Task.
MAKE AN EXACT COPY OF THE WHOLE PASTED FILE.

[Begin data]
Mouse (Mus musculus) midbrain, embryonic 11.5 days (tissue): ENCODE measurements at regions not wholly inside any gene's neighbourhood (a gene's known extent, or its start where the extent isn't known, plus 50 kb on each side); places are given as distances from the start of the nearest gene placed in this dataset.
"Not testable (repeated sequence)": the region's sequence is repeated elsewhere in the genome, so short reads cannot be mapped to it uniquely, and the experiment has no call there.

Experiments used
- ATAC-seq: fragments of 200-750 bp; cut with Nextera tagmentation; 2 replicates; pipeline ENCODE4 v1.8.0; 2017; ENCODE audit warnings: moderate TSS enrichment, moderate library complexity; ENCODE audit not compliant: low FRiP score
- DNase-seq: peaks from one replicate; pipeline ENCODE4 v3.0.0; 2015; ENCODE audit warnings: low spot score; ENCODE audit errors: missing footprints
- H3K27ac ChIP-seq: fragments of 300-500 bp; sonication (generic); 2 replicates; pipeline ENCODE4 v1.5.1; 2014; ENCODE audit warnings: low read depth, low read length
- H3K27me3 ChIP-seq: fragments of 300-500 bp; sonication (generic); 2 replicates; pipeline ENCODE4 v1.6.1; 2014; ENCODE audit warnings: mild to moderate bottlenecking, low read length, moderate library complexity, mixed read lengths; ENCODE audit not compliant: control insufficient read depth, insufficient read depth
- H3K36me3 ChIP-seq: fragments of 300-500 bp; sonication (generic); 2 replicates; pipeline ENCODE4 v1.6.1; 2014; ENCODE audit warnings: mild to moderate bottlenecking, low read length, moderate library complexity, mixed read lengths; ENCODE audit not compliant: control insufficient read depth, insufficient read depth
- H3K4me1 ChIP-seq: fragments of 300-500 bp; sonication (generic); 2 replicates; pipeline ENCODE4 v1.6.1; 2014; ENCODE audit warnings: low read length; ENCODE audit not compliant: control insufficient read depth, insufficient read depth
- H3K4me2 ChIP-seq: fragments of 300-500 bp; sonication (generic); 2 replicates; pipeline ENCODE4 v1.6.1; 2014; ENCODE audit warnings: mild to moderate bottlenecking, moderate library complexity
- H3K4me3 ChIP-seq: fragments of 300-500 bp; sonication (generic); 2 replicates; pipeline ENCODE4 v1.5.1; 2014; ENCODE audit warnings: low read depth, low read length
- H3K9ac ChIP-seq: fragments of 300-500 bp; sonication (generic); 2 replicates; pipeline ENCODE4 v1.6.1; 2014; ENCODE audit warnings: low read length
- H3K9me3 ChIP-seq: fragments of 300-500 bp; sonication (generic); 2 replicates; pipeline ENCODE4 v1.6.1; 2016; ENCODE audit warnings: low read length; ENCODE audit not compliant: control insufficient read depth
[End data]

Mouse (Mus musculus) midbrain, embryonic 11.5 days (tissue): ENCODE measurements at regions not wholly inside any gene's neighbourhood (a gene's known extent, or its start where the extent isn't known, plus 50 kb on each side); places are given as distances from the start of the nearest gene placed in this dataset.
"Not testable (repeated sequence)": the region's sequence is repeated elsewhere in the genome, so short reads cannot be mapped to it uniquely, and the experiment has no call there.

Experiments used
- ATAC-seq: fragments of 200-750 bp; cut with Nextera tagmentation; 2 replicates; pipeline ENCODE4 v1.8.0; 2017; ENCODE audit warnings: moderate TSS enrichment, moderate library complexity; ENCODE audit not compliant: low FRiP score
- DNase-seq: peaks from one replicate; pipeline ENCODE4 v3.0.0; 2015; ENCODE audit warnings: low spot score; ENCODE audit errors: missing footprints
- H3K27ac ChIP-seq: fragments of 300-500 bp; sonication (generic); 2 replicates; pipeline ENCODE4 v1.5.1; 2014; ENCODE audit warnings: low read depth, low read length
- H3K27me3 ChIP-seq: fragments of 300-500 bp; sonication (generic); 2 replicates; pipeline ENCODE4 v1.6.1; 2014; ENCODE audit warnings: mild to moderate bottlenecking, low read length, moderate library complexity, mixed read lengths; ENCODE audit not compliant: control insufficient read depth, insufficient read depth
- H3K36me3 ChIP-seq: fragments of 300-500 bp; sonication (generic); 2 replicates; pipeline ENCODE4 v1.6.1; 2014; ENCODE audit warnings: mild to moderate bottlenecking, low read length, moderate library complexity, mixed read lengths; ENCODE audit not compliant: control insufficient read depth, insufficient read depth
- H3K4me1 ChIP-seq: fragments of 300-500 bp; sonication (generic); 2 replicates; pipeline ENCODE4 v1.6.1; 2014; ENCODE audit warnings: low read length; ENCODE audit not compliant: control insufficient read depth, insufficient read depth
- H3K4me2 ChIP-seq: fragments of 300-500 bp; sonication (generic); 2 replicates; pipeline ENCODE4 v1.6.1; 2014; ENCODE audit warnings: mild to moderate bottlenecking, moderate library complexity
- H3K4me3 ChIP-seq: fragments of 300-500 bp; sonication (generic); 2 replicates; pipeline ENCODE4 v1.5.1; 2014; ENCODE audit warnings: low read depth, low read length
- H3K9ac ChIP-seq: fragments of 300-500 bp; sonication (generic); 2 replicates; pipeline ENCODE4 v1.6.1; 2014; ENCODE audit warnings: low read length
- H3K9me3 ChIP-seq: fragments of 300-500 bp; sonication (generic); 2 replicates; pipeline ENCODE4 v1.6.1; 2016; ENCODE audit warnings: low read length; ENCODE audit not compliant: control insufficient read depth